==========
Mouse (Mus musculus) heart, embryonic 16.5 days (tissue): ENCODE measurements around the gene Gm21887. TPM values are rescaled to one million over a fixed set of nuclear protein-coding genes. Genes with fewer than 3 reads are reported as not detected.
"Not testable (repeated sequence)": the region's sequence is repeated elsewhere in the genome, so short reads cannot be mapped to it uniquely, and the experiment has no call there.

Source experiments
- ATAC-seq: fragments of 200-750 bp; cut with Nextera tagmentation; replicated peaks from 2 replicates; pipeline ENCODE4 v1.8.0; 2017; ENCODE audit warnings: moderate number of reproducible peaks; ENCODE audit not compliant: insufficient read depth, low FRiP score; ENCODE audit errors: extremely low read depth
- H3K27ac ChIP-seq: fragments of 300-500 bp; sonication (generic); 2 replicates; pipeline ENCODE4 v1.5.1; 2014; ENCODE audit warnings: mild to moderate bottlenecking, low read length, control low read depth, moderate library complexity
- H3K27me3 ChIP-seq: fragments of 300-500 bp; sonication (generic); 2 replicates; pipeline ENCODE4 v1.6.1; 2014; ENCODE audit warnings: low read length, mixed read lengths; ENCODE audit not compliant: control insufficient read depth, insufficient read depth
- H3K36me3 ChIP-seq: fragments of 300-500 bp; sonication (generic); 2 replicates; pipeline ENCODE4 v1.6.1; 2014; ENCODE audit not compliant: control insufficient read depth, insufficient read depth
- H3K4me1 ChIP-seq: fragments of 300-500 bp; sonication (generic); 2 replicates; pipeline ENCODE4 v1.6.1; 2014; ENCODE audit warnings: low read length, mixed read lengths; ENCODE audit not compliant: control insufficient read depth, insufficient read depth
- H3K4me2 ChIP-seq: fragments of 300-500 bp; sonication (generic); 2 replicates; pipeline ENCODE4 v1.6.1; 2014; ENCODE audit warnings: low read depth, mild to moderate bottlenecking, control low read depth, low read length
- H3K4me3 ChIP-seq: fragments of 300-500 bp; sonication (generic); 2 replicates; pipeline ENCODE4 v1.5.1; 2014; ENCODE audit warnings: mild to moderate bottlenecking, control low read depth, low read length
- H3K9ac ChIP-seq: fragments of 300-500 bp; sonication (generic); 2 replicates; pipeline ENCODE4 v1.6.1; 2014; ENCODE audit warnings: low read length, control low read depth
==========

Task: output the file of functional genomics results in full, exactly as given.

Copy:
Mouse (Mus musculus) heart, embryonic 16.5 days (tissue): ENCODE measurements around the gene Gm21887. TPM values are rescaled to one million over a fixed set of nuclear protein-coding genes. Genes with fewer than 3 reads are reported as not detected.
"Not testable (repeated sequence)": the region's sequence is repeated elsewhere in the genome, so short reads cannot be mapped to it uniquely, and the experiment has no call there.

Source experiments
- ATAC-seq: fragments of 200-750 bp; cut with Nextera tagmentation; replicated peaks from 2 replicates; pipeline ENCODE4 v1.8.0; 2017; ENCODE audit warnings: moderate number of reproducible peaks; ENCODE audit not compliant: insufficient read depth, low FRiP score; ENCODE audit errors: extremely low read depth
- H3K27ac ChIP-seq: fragments of 300-500 bp; sonication (generic); 2 replicates; pipeline ENCODE4 v1.5.1; 2014; ENCODE audit warnings: mild to moderate bottlenecking, low read length, control low read depth, moderate library complexity
- H3K27me3 ChIP-seq: fragments of 300-500 bp; sonication (generic); 2 replicates; pipeline ENCODE4 v1.6.1; 2014; ENCODE audit warnings: low read length, mixed read lengths; ENCODE audit not compliant: control insufficient read depth, insufficient read depth
- H3K36me3 ChIP-seq: fragments of 300-500 bp; sonication (generic); 2 replicates; pipeline ENCODE4 v1.6.1; 2014; ENCODE audit not compliant: control insufficient read depth, insufficient read depth
- H3K4me1 ChIP-seq: fragments of 300-500 bp; sonication (generic); 2 replicates; pipeline ENCODE4 v1.6.1; 2014; ENCODE audit warnings: low read length, mixed read lengths; ENCODE audit not compliant: control insufficient read depth, insufficient read depth
- H3K4me2 ChIP-seq: fragments of 300-500 bp; sonication (generic); 2 replicates; pipeline ENCODE4 v1.6.1; 2014; ENCODE audit warnings: low read depth, mild to moderate bottlenecking, control low read depth, low read length
- H3K4me3 ChIP-seq: fragments of 300-500 bp; sonication (generic); 2 replicates; pipeline ENCODE4 v1.5.1; 2014; ENCODE audit warnings: mild to moderate bottlenecking, control low read depth, low read length
- H3K9ac ChIP-seq: fragments of 300-500 bp; sonication (generic); 2 replicates; pipeline ENCODE4 v1.6.1; 2014; ENCODE audit warnings: low read length, control low read depth